September LeetCoding Challenge, Day 8: Sum of Root To Leaf Binary Numbers

September 9, 2020

This is part of a series of posts about the September LeetCoding Challenge. Check the first post for more information.

The problem for September 8 is Sum of Root to Leaf Binary Numbers. You’re given a binary tree in which each node has value 0 or 1. In this case, each path from the root to a leaf represents a binary number starting with the most significant bit. For example, a path from root to leaf \(0 \rightarrow 1 \rightarrow 1 \rightarrow 0 \rightarrow 1\) represents the number \(01101\) in binary, or \(13\) in decimal. We’re interested in the sum of numbers produced from the paths from the root to every leaf in the tree.

We’re told that the number of nodes in the tree doesn’t exceed 1000 and that the sum will not exceed \(2^{31} - 1\). Therefore, we can do a DFS on the tree while keeping track of the number at each path, accumulating the current number whenever we reach a leaf. Since the path follows the significance of the bits in the resulting number, we can keep track of the current number while traversing the tree by multiplying the current number by 2 whenever we go either left or right, and sum the value at the node we’re visiting. The following is an implementation of this idea:

class Solution {
private:
  void dfs(TreeNode* curr, int curr_value, int& curr_sum) {
    if (curr == nullptr)
      return;
    bool is_leaf = curr->left == nullptr && curr->right == nullptr;
    curr_value = curr_value * 2 + curr->val;
    if (is_leaf)
      curr_sum += curr_value;
    if (curr->left != nullptr)
      dfs(curr->left, curr_value, curr_sum);
    if (curr->right != nullptr)
      dfs(curr->right, curr_value, curr_sum);
  }

public:
  int sumRootToLeaf(TreeNode* root) {
    int ans = 0;
    dfs(root, 0, ans);
    return ans;
  }
};

September LeetCoding Challenge, Day 7: Word Pattern

September 8, 2020

This is part of a series of posts about the September LeetCoding Challenge. Check the first post for more information.

The problem for September 7 is Word Pattern. You’re given two strings. One of them consists of lowercase letters and the other consists of lowercase letters separated by spaces. You want to find out if a bijection exists between the characters of the first string and the words in the second string. In other words, you want to return true if there is a one-to-one correspondence between the characters of the first string and the characters of the second string, and false otherwise.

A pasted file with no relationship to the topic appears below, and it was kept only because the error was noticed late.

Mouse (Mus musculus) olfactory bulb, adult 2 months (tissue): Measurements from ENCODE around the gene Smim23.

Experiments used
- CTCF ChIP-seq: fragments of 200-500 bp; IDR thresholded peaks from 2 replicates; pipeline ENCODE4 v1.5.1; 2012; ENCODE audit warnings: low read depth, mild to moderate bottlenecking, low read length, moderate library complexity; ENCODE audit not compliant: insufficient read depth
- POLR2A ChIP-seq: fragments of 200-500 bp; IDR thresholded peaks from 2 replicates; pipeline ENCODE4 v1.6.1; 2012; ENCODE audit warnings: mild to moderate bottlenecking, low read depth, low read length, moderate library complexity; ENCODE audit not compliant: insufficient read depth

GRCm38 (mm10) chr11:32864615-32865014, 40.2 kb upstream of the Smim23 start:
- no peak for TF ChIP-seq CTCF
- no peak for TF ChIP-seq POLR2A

If the number of words is different from the number of characters, then you can be sure that no bijection exists. If the number of words is the same, we can go word by word and check if a word happens to be mapped to different characters. If it does, then no bijection exists. This is still not sufficient to determine a bijection, since the same character can still be mapped to different words. In order for a bijection to exist, the number of different words must be equal to the number of different characters. Combining all those checks lets us determine if there is a one-to-one correspondence between characters and words. The following is an implementation of the previous idea:

class Solution {
private:
  vector<string> split(string str) {
    istringstream ss(str);
    vector<string> ans;
    string curr;
    while (ss >> curr)
      ans.push_back(curr);
    return ans;
  }

public:
  bool wordPattern(string pattern, string str) {
    vector<string> words = split(str);
    if (words.size() != pattern.size())
      return false;
    unordered_map<string, char> pat;
    set<char> used;
    int N = words.size();
    for (int i = 0; i < N; ++i) {
      if (pat.find(words[i]) != pat.end() && pat[words[i]] != pattern[i])
        return false;
      pat[words[i]] = pattern[i];
      used.insert(pattern[i]);
    }
    return pat.size() == used.size();
  }
};

September LeetCoding Challenge, Day 6: Image Overlap

September 8, 2020

This is part of a series of posts about the September LeetCoding Challenge. Check the first post for more information.

The problem for September 6 is Image Overlap. You’re given two images represented as binary, square matrices, of the same size. You want to translate one of the images by sliding it left, right, up or down any number of units such that, when placed on top of the other image, the number of 1s that overlap in both images is maximized. The length of the side of the images is at most 30.